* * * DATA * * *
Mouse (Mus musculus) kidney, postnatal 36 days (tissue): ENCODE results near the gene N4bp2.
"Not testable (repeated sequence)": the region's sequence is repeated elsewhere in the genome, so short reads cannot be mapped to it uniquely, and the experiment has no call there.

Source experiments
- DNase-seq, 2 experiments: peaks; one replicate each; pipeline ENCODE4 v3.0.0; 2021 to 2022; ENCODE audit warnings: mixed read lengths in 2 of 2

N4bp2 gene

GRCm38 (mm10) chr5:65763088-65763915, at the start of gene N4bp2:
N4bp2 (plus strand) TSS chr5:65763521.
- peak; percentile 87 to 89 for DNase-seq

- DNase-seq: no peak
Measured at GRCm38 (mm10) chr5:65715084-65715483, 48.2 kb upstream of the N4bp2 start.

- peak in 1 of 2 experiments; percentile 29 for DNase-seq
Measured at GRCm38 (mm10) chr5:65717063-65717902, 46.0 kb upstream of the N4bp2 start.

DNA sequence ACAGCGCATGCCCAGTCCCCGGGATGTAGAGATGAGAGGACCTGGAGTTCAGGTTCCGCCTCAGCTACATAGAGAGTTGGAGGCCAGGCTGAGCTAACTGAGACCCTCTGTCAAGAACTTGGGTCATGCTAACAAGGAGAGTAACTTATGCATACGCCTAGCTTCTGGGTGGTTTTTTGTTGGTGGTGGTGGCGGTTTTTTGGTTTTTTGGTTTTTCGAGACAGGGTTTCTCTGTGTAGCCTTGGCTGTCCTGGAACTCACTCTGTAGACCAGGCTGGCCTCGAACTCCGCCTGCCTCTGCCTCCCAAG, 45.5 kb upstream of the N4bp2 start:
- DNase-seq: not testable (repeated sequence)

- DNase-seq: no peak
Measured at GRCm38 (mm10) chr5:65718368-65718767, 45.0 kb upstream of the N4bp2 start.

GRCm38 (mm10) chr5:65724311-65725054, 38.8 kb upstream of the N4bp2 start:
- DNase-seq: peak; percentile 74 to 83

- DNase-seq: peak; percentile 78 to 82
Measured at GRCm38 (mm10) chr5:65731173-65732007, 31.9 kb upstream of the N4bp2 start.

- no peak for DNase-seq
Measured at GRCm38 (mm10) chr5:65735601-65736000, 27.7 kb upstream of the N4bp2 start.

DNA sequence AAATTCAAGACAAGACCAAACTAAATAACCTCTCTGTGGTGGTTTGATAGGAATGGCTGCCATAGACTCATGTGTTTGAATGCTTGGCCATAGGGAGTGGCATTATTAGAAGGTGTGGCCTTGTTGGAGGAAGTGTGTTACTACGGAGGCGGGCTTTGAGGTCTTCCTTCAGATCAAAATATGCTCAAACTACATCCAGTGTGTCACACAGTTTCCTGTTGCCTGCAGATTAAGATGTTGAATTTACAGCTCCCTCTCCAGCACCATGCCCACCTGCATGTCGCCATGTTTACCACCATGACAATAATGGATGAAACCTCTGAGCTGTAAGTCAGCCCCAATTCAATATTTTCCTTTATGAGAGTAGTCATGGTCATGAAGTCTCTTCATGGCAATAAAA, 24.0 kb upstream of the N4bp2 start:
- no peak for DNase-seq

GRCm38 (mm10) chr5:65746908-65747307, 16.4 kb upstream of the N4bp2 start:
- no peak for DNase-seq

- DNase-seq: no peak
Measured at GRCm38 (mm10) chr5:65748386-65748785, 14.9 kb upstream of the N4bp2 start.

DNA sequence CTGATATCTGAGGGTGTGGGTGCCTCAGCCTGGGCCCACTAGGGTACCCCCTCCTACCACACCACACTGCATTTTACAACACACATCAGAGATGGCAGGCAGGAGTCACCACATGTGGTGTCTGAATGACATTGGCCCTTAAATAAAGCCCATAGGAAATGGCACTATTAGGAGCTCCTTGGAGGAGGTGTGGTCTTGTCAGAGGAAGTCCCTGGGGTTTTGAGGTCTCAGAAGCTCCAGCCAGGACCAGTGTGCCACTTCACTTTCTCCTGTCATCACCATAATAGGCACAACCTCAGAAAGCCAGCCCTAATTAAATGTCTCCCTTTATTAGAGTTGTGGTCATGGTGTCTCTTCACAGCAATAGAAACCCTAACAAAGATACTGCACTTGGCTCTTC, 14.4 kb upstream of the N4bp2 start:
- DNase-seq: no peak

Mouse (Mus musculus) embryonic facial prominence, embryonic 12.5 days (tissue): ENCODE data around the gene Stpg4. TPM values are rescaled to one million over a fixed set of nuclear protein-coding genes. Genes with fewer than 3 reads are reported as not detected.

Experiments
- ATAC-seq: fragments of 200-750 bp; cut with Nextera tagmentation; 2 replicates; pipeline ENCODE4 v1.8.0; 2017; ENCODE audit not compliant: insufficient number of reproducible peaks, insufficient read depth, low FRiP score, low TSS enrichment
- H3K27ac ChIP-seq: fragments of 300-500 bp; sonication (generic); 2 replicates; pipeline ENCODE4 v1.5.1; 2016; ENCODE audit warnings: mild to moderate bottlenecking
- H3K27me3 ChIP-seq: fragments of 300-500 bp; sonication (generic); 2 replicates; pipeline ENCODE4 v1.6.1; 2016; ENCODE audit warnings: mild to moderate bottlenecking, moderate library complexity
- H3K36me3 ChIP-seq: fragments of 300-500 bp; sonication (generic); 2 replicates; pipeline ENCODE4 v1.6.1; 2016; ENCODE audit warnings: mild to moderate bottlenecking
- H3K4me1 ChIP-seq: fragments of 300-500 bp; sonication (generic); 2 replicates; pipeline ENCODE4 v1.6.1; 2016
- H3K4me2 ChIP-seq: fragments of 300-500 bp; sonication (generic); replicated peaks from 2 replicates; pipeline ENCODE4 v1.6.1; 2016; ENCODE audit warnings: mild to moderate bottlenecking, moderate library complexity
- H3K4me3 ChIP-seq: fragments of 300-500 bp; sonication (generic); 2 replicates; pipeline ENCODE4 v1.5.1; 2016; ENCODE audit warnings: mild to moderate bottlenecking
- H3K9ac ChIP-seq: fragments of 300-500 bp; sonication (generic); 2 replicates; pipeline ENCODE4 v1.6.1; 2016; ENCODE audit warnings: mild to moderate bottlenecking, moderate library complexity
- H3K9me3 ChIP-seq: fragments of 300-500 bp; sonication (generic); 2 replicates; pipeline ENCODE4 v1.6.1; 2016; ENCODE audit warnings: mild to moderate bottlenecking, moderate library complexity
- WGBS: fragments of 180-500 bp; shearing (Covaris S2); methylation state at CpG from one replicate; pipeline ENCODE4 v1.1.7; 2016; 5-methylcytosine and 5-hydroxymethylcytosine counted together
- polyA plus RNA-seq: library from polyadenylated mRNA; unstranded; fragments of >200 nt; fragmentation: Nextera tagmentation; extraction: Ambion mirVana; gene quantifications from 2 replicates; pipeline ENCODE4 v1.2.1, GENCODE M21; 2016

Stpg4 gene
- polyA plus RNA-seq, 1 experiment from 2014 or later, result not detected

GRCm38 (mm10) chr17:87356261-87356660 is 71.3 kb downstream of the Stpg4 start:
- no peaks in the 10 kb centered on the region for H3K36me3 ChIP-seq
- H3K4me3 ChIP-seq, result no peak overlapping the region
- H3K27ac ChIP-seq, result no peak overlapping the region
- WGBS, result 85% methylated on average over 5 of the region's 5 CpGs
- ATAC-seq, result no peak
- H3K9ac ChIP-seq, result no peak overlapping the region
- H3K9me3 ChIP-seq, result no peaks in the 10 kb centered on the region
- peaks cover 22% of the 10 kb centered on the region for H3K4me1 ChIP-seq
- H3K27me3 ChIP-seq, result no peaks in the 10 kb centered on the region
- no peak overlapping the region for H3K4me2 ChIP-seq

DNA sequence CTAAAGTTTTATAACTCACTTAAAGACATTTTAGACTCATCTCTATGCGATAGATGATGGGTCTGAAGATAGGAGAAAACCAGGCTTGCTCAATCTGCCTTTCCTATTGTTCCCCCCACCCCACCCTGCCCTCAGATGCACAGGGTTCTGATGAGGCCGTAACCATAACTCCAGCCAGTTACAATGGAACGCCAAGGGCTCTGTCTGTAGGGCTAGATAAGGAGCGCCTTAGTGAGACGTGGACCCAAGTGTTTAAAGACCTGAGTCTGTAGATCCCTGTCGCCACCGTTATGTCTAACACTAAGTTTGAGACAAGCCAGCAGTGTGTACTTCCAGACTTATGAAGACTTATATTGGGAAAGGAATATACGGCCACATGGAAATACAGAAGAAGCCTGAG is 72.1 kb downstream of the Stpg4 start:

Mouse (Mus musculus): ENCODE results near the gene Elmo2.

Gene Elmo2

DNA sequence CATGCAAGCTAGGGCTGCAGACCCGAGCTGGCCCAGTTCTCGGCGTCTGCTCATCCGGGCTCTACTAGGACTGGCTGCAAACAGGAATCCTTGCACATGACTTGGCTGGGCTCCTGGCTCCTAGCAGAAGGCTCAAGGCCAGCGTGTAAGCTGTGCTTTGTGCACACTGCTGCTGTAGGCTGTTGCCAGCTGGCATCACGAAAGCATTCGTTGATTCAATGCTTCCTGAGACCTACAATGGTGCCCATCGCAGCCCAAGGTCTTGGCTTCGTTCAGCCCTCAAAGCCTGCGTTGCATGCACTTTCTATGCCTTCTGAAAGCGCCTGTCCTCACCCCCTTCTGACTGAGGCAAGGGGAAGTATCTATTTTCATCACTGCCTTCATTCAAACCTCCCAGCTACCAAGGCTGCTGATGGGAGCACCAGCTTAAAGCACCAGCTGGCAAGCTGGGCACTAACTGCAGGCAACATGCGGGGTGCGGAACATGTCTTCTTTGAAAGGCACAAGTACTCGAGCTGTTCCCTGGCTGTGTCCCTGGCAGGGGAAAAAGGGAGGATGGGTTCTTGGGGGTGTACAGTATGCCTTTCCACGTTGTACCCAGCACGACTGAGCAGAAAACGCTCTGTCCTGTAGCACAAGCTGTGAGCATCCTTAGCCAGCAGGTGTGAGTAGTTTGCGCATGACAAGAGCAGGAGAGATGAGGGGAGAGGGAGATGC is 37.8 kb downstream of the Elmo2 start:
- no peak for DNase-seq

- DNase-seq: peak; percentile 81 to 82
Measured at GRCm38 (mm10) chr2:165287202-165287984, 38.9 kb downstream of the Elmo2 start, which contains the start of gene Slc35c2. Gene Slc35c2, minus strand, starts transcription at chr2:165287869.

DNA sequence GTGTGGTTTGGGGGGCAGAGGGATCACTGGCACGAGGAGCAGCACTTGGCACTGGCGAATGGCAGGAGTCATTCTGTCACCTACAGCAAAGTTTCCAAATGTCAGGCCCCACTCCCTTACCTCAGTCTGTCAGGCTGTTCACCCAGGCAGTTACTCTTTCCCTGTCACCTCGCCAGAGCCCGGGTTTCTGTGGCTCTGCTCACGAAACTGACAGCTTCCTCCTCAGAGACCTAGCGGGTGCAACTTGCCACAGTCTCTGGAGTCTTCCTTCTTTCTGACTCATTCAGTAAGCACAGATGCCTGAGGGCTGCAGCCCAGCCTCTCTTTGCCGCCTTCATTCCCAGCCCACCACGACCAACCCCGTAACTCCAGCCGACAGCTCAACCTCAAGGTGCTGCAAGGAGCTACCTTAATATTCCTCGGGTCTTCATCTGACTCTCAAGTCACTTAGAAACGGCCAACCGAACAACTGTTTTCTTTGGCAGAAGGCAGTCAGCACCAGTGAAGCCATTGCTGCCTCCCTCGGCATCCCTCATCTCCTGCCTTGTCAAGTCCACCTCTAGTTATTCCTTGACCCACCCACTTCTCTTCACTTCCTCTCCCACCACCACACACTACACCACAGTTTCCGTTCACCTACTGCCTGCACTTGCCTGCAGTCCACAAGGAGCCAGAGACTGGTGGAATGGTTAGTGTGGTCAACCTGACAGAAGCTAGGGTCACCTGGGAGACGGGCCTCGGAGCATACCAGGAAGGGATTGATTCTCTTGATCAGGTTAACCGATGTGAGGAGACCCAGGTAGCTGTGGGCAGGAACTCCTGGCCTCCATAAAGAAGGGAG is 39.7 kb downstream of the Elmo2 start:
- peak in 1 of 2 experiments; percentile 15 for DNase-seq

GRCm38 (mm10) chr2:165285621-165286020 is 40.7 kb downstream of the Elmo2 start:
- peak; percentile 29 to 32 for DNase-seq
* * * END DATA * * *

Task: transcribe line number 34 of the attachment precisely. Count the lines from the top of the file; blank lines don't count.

- H3K27ac ChIP-seq: fragments of 300-500 bp; sonication (generic); 2 replicates; pipeline ENCODE4 v1.5.1; 2016; ENCODE audit warnings: mild to moderate bottlenecking